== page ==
Walton County Extension will be hosting two forestry events in September. These events are available to all in the Panhandle interested in forestry and forestry-related topics. The events have been planned to cover requested information from landowners and extension clients. The events offer excellent opportunities to receive information and see forest practices in the field. Here is the information you need to know to attend these events.
September 14-Forestry Toolbox: First Steps in Forestry
On September 14th a Forestry Toolbox series will be hosted at the Walton County office. This is a new series created by Ian Stone to help landowners understand forest management tools and techniques and add them to their “Forestry Toolbox”. The last in this series was in May focusing on vegetation management and cost shares for forestry practices. This next installment will be First Steps in Forestry and is designed for landowners that may be new to forestry or forest management or for landowners that need a good refresher on the core concepts. To help reach a broad audience this program is being offered in a hybrid format with an in-person option at the extension office and an online attendance option through Zoom. Mark your calendars for Thursday September 14th from 3:00 to 4:30 p.m. Central Time and sign up on Eventbrite through https://www.eventbrite.com/e/forestry-toolbox-first-steps-in-forestry-tickets-703588832137?aff=ebdssbdestsearch .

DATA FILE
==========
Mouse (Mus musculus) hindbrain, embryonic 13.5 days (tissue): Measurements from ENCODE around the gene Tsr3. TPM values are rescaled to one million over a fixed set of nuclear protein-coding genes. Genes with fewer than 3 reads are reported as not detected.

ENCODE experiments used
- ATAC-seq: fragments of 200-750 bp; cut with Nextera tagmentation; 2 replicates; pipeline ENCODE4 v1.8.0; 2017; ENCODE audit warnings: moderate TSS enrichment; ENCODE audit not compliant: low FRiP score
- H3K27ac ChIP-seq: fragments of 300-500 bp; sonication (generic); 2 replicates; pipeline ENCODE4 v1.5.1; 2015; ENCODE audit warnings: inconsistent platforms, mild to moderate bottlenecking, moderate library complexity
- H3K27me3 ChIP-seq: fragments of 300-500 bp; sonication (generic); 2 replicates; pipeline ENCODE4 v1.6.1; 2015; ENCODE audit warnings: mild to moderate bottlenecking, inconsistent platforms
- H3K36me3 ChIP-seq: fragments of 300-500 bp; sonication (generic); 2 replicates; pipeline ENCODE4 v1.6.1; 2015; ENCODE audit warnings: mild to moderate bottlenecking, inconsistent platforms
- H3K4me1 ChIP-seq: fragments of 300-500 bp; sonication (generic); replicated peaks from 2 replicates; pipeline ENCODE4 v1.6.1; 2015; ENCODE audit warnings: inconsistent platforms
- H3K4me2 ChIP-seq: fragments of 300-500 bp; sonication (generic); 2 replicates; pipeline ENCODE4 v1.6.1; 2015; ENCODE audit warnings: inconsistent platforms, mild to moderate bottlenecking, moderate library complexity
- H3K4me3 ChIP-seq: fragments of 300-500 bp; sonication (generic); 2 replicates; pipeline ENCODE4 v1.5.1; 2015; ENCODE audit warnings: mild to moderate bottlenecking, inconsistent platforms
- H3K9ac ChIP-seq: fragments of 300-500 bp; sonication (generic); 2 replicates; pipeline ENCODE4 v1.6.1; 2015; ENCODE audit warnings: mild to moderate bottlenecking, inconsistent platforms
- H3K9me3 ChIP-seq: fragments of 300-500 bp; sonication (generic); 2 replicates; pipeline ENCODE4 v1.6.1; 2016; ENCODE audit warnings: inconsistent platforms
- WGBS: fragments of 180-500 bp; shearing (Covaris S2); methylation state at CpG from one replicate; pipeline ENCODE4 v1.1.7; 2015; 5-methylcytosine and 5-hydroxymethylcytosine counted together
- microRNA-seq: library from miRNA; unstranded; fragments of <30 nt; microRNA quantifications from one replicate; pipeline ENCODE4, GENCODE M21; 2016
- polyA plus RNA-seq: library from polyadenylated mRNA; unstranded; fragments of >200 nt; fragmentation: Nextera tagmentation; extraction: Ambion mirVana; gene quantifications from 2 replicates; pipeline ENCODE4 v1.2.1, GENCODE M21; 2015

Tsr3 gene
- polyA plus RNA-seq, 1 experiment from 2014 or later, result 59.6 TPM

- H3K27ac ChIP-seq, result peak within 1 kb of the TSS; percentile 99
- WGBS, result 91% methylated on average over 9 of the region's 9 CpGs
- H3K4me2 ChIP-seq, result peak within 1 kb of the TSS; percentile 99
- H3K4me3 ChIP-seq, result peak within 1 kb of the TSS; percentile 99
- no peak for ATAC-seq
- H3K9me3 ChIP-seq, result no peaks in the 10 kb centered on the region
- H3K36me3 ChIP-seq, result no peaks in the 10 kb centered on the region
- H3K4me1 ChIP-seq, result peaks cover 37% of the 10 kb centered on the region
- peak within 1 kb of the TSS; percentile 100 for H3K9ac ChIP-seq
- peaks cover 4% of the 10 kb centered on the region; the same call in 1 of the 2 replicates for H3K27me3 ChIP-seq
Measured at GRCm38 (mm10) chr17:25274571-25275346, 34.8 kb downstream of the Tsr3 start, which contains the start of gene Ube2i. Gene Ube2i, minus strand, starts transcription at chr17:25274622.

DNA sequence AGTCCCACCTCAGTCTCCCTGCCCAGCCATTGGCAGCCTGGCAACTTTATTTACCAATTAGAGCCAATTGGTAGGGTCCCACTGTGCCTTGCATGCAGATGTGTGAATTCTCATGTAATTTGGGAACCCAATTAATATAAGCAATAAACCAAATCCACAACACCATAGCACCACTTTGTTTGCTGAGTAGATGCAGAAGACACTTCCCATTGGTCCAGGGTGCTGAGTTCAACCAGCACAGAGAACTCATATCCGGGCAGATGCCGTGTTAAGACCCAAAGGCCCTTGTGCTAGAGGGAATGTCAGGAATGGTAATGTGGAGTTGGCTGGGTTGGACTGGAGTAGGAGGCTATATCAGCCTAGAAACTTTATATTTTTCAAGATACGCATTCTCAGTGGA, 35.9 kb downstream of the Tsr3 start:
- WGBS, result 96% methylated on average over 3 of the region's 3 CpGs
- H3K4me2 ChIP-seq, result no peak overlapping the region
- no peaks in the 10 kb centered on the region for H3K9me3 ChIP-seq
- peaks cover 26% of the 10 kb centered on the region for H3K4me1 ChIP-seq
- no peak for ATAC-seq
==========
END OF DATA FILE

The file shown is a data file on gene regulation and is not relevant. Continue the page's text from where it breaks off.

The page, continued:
September 21-Florida Land Steward Tour-Little Creek Woods Property of Bob Reid and Betsy Clark
The second event will be a Florida Land Steward Field Tour on September 21st hosted through the Florida Land Steward Program at UF. This program is a joint funded extension program focused on forest stewardship around the state. Without the generosity of Walton County Landowners Bob Reid and Betsy Clark, we would not have access to their amazing Little Creek Woods property. Bob Reid is a landowner that is a long-range thinker and driven conservationist, who is passionate about longleaf pine and restoring the native longleaf pine ecosystem on his property over the next 300 years to what it might have been like when early explorers arrived. This will be an excellent opportunity to see the hard work, planning, and monetary input it takes to manage longleaf properly for ecological restoration. The Tour and Program are a joint project between Walton Forestry Agent Ian Stone and Florida Land Steward Coordinator Chris Demers. The tour will be at the property in the morning from 9-11:30 a.m. Lunch will be offered at the extension office following the program and an open forestry discussion forum and networking session will follow until 2:30 at the Walton Extension office. Find more information on the Florida Land Steward Website Events Calendar – Florida Land Steward – University of Florida, Institute of Food and Agricultural Sciences – UF/IFAS (ufl.edu) or sign up through Eventbrite at Florida Land Steward Tour at Bob Reid and Betsy Clark’s Little Creek Woods Tickets, Thu, Sep 21, 2023 at 9:00 AM | Eventbrite .